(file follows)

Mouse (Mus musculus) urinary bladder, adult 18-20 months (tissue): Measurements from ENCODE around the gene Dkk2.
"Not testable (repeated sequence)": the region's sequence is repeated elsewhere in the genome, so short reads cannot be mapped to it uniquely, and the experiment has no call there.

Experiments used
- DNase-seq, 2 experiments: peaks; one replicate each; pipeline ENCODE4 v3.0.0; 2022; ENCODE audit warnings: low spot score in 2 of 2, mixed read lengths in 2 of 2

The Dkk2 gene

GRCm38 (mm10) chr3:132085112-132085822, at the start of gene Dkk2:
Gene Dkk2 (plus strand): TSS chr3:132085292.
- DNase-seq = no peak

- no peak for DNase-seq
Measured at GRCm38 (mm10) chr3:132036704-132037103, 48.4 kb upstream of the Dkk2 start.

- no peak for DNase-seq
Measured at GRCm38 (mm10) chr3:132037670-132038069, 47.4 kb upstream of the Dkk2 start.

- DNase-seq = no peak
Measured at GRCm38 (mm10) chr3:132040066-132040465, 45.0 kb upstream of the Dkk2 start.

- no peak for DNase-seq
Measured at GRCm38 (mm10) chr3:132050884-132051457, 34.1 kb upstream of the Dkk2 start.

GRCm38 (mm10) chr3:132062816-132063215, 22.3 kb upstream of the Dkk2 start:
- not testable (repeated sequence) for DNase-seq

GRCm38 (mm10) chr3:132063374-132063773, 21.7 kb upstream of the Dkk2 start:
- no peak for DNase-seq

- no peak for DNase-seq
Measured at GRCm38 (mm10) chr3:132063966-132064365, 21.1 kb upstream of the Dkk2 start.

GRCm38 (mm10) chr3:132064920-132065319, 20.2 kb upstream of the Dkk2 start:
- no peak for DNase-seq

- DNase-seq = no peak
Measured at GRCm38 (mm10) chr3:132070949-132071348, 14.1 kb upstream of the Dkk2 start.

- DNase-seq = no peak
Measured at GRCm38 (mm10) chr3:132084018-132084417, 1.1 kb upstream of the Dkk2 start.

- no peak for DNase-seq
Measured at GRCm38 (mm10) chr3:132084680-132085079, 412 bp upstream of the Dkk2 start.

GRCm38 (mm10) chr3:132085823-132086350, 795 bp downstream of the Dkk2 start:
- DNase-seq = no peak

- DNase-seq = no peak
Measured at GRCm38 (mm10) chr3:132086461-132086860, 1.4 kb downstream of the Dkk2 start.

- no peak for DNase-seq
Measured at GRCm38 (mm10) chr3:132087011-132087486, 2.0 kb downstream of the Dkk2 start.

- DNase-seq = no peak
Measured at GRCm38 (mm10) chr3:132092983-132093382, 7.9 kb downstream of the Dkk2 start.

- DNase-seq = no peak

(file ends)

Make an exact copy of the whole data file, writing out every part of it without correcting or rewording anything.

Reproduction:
Mouse (Mus musculus) urinary bladder, adult 18-20 months (tissue): Measurements from ENCODE around the gene Dkk2.
"Not testable (repeated sequence)": the region's sequence is repeated elsewhere in the genome, so short reads cannot be mapped to it uniquely, and the experiment has no call there.

Experiments used
- DNase-seq, 2 experiments: peaks; one replicate each; pipeline ENCODE4 v3.0.0; 2022; ENCODE audit warnings: low spot score in 2 of 2, mixed read lengths in 2 of 2

The Dkk2 gene

GRCm38 (mm10) chr3:132085112-132085822, at the start of gene Dkk2:
Gene Dkk2 (plus strand): TSS chr3:132085292.
- DNase-seq = no peak

- no peak for DNase-seq
Measured at GRCm38 (mm10) chr3:132036704-132037103, 48.4 kb upstream of the Dkk2 start.

- no peak for DNase-seq
Measured at GRCm38 (mm10) chr3:132037670-132038069, 47.4 kb upstream of the Dkk2 start.

- DNase-seq = no peak
Measured at GRCm38 (mm10) chr3:132040066-132040465, 45.0 kb upstream of the Dkk2 start.

- no peak for DNase-seq
Measured at GRCm38 (mm10) chr3:132050884-132051457, 34.1 kb upstream of the Dkk2 start.

GRCm38 (mm10) chr3:132062816-132063215, 22.3 kb upstream of the Dkk2 start:
- not testable (repeated sequence) for DNase-seq

GRCm38 (mm10) chr3:132063374-132063773, 21.7 kb upstream of the Dkk2 start:
- no peak for DNase-seq

- no peak for DNase-seq
Measured at GRCm38 (mm10) chr3:132063966-132064365, 21.1 kb upstream of the Dkk2 start.

GRCm38 (mm10) chr3:132064920-132065319, 20.2 kb upstream of the Dkk2 start:
- no peak for DNase-seq

- DNase-seq = no peak
Measured at GRCm38 (mm10) chr3:132070949-132071348, 14.1 kb upstream of the Dkk2 start.

- DNase-seq = no peak
Measured at GRCm38 (mm10) chr3:132084018-132084417, 1.1 kb upstream of the Dkk2 start.

- no peak for DNase-seq
Measured at GRCm38 (mm10) chr3:132084680-132085079, 412 bp upstream of the Dkk2 start.

GRCm38 (mm10) chr3:132085823-132086350, 795 bp downstream of the Dkk2 start:
- DNase-seq = no peak

- DNase-seq = no peak
Measured at GRCm38 (mm10) chr3:132086461-132086860, 1.4 kb downstream of the Dkk2 start.

- no peak for DNase-seq
Measured at GRCm38 (mm10) chr3:132087011-132087486, 2.0 kb downstream of the Dkk2 start.

- DNase-seq = no peak
Measured at GRCm38 (mm10) chr3:132092983-132093382, 7.9 kb downstream of the Dkk2 start.

- DNase-seq = no peak